SYNOPSIS: Two miles from downtown Carmel, Putnam County Veterans Memorial Park is one of the best places around to spend a day outdoors with your family. No matter what your interests, it seems to have something for everyone. Not a hiker? Try the Veterans Museum or visit one of the myriad memorials. Not a history buff? Go for a swim or play a game of horseshoes. Not an adult? Spend some time on the large playground or try fishing off the floating dock.
APPROXIMATE TIME: An hour or a day.
DIRECTIONS: To get there from exit 19 off Route 84, head west on Route 312 for one mile. Make a right onto Route 6 and go 2.1 miles. At the 3-way intersection, you will see Lake Gleneida in front of you. Make a right onto Route 52. Go 0.2 miles and make a left onto Route 301. Go 1.1 miles. Just as you finish crossing the long stone bridge, make a right onto Gypsy Trail Road. Go one mile. Just after a sharp left turn, you will see a church on the right.
There are two sections of the park, commonly referred to as the “upper park” and “lower park”. The entrance to the upper park is on the right, just before the church. This section of the park is used mainly for big events and community fairs. The entrance to the lower park, which is where most of the recreational opportunities are, will be on the left just after the church. Make a slight left to enter the park, heading through the gate and down a hill. At the ranger station, turn to the right to head to the parking area.
THE VISIT: Visit the lower park first. As you get out of the car, the first thing you notice is the Veterans Memorial, framed on one side by an M60A3 Tank, and on the other side by a Cobra helicopter that is suspended about 20 feet in the air. Crossed Navy anchors are next to the tank. Behind the memorial is a large, well-manicured grassy area with a lake and mountains in the background.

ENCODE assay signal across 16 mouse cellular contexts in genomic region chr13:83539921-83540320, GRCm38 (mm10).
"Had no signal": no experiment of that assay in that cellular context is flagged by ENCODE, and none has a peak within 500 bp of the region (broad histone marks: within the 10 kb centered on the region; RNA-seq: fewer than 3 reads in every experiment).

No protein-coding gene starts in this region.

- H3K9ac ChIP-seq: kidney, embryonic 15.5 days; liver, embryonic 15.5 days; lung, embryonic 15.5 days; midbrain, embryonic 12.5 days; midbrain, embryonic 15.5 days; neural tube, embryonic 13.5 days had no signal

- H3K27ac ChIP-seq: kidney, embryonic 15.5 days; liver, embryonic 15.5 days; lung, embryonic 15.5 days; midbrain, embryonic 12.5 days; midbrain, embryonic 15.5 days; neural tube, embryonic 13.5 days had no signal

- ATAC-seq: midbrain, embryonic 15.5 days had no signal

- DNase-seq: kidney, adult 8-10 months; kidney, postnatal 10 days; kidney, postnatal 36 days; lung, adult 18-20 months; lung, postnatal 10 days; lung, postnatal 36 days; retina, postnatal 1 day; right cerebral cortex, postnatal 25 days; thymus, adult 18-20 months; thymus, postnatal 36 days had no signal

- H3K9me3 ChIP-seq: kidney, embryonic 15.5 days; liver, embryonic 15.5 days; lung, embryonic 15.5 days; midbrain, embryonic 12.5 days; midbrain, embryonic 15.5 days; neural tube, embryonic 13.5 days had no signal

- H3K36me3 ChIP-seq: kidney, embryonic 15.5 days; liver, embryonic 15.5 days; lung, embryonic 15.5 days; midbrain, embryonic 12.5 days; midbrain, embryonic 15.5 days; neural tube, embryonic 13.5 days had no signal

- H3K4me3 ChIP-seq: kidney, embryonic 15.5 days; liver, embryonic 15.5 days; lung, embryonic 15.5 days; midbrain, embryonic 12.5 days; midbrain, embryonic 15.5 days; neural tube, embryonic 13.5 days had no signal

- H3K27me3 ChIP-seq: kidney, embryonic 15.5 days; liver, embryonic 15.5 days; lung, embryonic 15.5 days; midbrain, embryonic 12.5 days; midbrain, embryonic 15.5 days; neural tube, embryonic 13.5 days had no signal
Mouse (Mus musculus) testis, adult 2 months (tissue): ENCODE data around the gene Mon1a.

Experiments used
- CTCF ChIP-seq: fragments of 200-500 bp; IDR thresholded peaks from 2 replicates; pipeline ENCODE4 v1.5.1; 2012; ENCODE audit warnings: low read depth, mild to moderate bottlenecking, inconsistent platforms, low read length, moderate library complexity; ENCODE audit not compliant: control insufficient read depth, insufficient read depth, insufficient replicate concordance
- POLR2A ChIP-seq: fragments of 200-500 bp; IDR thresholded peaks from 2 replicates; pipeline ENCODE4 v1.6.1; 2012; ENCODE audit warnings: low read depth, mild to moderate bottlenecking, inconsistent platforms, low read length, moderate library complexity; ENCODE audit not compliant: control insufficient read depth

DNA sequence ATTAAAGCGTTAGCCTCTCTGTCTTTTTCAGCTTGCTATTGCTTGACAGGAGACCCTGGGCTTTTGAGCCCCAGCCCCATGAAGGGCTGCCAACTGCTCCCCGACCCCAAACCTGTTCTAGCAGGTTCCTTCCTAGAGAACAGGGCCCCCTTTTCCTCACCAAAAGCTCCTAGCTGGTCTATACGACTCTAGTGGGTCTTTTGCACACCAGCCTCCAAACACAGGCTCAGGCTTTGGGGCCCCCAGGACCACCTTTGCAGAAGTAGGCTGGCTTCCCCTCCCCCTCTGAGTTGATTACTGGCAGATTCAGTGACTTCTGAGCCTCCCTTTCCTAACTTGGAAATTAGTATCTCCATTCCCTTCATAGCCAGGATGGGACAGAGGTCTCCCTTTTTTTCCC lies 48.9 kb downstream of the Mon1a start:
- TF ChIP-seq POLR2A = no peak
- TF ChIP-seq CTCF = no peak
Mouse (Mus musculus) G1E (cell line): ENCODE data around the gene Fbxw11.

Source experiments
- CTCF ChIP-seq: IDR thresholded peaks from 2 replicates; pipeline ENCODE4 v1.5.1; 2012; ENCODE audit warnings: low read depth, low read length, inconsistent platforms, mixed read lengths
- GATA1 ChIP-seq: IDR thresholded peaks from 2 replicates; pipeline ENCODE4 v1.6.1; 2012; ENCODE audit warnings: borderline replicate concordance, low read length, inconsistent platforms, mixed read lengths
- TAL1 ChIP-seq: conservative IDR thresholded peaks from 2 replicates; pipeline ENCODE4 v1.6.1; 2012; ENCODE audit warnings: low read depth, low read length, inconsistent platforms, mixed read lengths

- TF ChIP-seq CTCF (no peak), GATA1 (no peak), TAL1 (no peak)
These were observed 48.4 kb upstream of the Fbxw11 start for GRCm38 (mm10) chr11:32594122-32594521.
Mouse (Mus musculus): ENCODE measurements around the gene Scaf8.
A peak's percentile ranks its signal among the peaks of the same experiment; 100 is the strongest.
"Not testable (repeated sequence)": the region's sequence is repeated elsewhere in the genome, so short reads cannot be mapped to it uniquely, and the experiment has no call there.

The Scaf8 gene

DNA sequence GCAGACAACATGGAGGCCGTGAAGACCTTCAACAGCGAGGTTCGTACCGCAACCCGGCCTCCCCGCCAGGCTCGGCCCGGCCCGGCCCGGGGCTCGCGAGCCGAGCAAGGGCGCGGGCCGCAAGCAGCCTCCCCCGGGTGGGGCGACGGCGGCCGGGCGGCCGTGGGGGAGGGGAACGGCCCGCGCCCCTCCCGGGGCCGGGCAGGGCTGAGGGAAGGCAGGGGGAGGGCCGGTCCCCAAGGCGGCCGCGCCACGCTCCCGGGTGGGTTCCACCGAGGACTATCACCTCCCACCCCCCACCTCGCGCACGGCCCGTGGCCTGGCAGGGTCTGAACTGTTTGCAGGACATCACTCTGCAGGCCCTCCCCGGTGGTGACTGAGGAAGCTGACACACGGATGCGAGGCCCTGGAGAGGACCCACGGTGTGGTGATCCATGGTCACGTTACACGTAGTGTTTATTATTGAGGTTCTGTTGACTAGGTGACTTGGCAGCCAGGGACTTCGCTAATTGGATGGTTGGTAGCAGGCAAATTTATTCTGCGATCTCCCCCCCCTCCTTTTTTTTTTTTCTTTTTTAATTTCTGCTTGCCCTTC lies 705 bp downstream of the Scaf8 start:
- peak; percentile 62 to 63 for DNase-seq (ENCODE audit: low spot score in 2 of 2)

A paved road (that is closed to vehicles) heads north from the corner of the parking lot and provides access to public restrooms, vending machines and basketball hoops. There are picnic tables and grills in the shaded area on the hill.
Behind the tank, helicopter and memorial, walk across the grassy area, heading toward the lake. On the right there is a volleyball pit close to the treeline. On the left are a few buildings, a large playground that the kids will love, and a second volleyball pit. A big, beautiful weeping willow tree close to the water’s edge provides natural shade for the picnic tables surrounding the base. The lake offers supervised swimming at the sandy beach during the summer months.
At the south end of the lake there is a small bridge that takes you to a series of well-marked trails. There is a kiosk between the playground and bridge that has a map of the trail system. The Red Trail takes you to a gazebo on the other side of the lake that offers a great place to have lunch. Along the Orange Trail is a geological formation called an erratic – a present left by a long ago melted glacier.
Toward the other end of the lake there is a fishing pier. Kids under 16 can fish without a license. You can usually spot turtles, frogs and snakes from the pier as well.
For the warmer days, there are a series of small covered platforms providing shade and picnic tables. There is also a larger pavilion that is available to rent.